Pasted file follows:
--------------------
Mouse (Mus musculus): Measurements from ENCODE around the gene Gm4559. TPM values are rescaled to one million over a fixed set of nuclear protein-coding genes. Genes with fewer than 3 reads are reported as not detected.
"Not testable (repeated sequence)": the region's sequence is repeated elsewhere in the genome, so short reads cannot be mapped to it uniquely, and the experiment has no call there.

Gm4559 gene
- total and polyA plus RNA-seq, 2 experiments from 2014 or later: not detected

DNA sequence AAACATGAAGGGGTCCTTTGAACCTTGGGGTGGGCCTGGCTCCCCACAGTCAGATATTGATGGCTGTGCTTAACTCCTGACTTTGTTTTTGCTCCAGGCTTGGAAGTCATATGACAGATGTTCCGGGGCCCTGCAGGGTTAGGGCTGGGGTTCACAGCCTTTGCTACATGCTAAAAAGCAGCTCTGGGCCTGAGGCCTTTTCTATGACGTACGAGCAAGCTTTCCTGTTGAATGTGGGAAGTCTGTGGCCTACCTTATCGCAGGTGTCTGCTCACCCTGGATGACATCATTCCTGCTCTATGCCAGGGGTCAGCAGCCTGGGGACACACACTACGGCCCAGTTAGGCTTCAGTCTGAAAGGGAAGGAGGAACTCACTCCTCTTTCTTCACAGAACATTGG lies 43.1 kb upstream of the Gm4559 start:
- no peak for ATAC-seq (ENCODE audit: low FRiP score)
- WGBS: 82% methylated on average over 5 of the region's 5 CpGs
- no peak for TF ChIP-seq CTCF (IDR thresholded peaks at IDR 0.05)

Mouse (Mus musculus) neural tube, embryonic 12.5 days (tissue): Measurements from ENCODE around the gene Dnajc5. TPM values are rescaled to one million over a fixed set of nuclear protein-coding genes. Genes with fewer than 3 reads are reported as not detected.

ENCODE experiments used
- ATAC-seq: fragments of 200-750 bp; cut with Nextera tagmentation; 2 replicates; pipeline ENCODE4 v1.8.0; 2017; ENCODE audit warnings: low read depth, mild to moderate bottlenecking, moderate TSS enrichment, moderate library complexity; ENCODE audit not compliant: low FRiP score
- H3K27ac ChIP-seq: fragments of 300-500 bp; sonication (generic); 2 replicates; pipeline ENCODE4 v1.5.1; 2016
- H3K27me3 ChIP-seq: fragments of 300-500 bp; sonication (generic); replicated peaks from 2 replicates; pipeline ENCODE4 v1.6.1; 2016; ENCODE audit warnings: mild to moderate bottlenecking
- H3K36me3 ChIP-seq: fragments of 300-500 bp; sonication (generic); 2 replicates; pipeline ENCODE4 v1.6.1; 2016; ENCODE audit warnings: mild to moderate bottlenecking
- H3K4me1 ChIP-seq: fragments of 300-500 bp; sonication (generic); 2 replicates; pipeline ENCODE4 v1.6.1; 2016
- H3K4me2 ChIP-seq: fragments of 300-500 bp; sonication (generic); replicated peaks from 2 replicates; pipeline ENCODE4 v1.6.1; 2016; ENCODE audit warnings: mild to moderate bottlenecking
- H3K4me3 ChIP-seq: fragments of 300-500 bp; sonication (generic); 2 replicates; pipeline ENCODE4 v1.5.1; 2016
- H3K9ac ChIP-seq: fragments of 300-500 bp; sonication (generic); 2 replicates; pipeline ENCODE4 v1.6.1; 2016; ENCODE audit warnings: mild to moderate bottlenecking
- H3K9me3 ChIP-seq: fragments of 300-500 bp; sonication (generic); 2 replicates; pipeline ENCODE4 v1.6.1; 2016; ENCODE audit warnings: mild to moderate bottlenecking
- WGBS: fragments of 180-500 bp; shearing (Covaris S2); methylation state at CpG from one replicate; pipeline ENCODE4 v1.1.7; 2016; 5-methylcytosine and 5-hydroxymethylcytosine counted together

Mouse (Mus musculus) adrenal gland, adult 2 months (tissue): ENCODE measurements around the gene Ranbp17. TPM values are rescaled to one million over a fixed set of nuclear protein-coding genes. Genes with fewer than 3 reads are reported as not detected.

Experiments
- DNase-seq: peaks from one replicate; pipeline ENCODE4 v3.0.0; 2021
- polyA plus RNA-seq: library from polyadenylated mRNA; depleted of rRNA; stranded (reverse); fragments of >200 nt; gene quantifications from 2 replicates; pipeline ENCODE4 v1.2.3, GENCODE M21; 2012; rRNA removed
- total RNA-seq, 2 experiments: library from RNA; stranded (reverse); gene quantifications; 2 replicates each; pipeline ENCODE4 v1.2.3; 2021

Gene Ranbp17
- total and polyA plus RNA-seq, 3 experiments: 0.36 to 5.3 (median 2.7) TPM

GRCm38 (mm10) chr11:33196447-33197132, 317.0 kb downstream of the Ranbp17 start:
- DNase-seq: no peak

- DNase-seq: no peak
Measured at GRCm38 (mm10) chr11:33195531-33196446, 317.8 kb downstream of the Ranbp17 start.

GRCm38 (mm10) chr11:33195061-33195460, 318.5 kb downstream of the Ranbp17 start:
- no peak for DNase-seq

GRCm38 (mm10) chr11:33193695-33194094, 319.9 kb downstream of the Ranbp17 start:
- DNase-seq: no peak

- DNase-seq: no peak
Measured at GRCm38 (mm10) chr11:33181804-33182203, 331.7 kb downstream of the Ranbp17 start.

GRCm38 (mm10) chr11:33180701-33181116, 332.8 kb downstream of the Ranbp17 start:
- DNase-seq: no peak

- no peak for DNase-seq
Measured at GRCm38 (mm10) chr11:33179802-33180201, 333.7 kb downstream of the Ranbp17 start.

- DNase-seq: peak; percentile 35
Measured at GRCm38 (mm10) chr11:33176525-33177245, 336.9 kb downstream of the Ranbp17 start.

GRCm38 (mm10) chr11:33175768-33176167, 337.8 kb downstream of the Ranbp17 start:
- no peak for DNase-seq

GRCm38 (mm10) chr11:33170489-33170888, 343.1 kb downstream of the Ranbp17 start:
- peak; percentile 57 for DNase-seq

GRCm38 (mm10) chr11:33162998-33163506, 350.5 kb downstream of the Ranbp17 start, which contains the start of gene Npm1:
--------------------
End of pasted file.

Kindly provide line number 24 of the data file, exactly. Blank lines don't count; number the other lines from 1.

- polyA plus RNA-seq: library from polyadenylated mRNA; depleted of rRNA; stranded (reverse); fragments of >200 nt; gene quantifications from 2 replicates; pipeline ENCODE4 v1.2.3, GENCODE M21; 2012; rRNA removed